fbpx

< Back to Thought Leadership

R&E Expense Amortization

By: Desi Burton, Manager

The Tax Cuts and Jobs Act (TCJA), signed into law in late 2017, was the most comprehensive update to the U.S. tax code in over 30 years. The TCJA was generally viewed as extremely favorable to many taxpayers, resulting in significant reductions in business and individual tax rates.

In exchange for lower corporate tax rates, the TCJA eliminated many corporate tax credits. One exception to this was the R&D credit, which was made permanent. However, also included in the TCJA were some less favorable provisions, including the requirement that beginning in tax years after December 31, 2021, amounts paid or incurred for research and experimentation (R&E) expenses under Section 174 must now be capitalized and amortized. Previously, R&E expenses could be deducted in the year in which they were incurred and paid.

Amortization Period for R&E Expenditures

The amortization period for R&E expenditures incurred or paid after December 31, 2021, will be five-years for U.S.-based R&E activities and 15 years for R&E activities outside of the U.S. The definition of R&E expenditures did not change under TCJA, other than software development expenditures will now be considered specified research and subject to the same amortization period.

The new requirement for capitalization and amortization of R&E expenses applies even in cases of disposed of, retired, or abandoned of property. This change would no longer allow for basis recovery in the year of disposition, retirement, or abandonment, but instead the applicable R&E expenditures on such properties must continue to be amortized over the five (5) or 15 year period.

Build Back Better Act

The stalled Build Back Better Act (BBA) would have delayed the effective date of the above R&E amortization requirement until tax years after December 31, 2025. The likelihood of BBA being signed into law may be slim at this point. However, there remains some optimism that Congress might delay or eliminate implementation of this change, or perhaps create a work around. In recent discussions, Senator Wyden (D) of Oregon has proposed a potential change in any future legislation.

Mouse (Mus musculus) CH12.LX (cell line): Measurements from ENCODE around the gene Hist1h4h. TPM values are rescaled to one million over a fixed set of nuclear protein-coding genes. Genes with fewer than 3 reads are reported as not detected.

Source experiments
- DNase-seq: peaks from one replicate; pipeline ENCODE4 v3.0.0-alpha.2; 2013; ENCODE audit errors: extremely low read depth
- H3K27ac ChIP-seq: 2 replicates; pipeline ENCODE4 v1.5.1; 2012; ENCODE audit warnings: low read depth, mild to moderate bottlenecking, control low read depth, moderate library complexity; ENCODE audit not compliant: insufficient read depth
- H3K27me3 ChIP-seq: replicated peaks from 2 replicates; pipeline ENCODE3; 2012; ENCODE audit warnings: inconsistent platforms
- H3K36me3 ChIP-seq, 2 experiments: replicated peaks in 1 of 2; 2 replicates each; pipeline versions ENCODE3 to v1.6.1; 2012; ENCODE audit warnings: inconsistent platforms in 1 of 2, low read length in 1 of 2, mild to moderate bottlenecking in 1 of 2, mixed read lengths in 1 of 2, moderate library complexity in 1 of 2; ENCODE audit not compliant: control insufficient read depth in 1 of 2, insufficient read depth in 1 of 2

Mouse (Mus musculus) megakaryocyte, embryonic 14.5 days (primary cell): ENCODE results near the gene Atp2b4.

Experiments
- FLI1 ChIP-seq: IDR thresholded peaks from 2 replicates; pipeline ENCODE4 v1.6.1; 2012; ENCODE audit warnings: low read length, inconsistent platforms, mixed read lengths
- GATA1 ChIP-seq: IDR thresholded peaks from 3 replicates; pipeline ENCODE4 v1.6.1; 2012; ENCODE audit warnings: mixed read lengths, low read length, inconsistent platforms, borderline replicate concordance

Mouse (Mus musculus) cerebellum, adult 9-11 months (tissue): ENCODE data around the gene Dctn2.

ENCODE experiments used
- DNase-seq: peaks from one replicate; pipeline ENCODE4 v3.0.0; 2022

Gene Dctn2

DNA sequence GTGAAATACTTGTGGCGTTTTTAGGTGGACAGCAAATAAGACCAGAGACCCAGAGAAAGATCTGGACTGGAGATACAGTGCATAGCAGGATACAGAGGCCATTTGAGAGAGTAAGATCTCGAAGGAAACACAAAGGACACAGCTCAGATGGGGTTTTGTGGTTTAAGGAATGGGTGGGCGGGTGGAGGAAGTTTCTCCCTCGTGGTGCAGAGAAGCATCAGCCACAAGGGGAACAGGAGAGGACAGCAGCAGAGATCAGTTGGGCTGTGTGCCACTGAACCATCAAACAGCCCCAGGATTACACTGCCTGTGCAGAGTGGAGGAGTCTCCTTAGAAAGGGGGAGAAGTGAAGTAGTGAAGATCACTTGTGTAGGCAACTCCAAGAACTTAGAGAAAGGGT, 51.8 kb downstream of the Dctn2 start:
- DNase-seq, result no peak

Taxpayers should prepare for this change to the treatment of R&E expenditures for the 2022 tax year. This can be a very complex and technical area of taxation.

If you have any questions, please contact a Blue & Co. advisor for more information.

 

 

2023 E/M Coding Changes You Need to Know from the Physician Fee Schedule Final Ruling

New rules for reporting evaluation and management (E/M) services in most places of service took effect January 1, 2023. The coding and documentation revisions, adopted by the American Medical Association’s CPT Editorial Panel and approved by the Centers for Medicare and Medicaid Services (CMS), substantially simplify code selection and documentation. Effective January 1st, E/M services […]

Learn More

Consolidated Appropriations Act of 2023 Changes Impacting Rural Health Clinics

The Consolidated Appropriations Act of 2023, also known as the “Omnibus” package, was signed into law by President Biden on December 29, 2022. Rural Health Clinics (RHCs) need to be aware of some of the changes that will impact them including new grant opportunities and behavioral health provisions. Opportunities for Rural Health Clinics from the […]

Learn More
someone handing car keys to another person personal use of auto

The Importance of Personal vs. Business Use of Auto

By Pam Swartout, Manager and Jacoby Shade, Staff Accountant at Blue & Co. Many business owners provide a company vehicle to their employees as part of their employment. This is a company benefit that has tax implications and is extremely important for both the employer and employee to understand these implications. Employers can deduct only […]

Learn More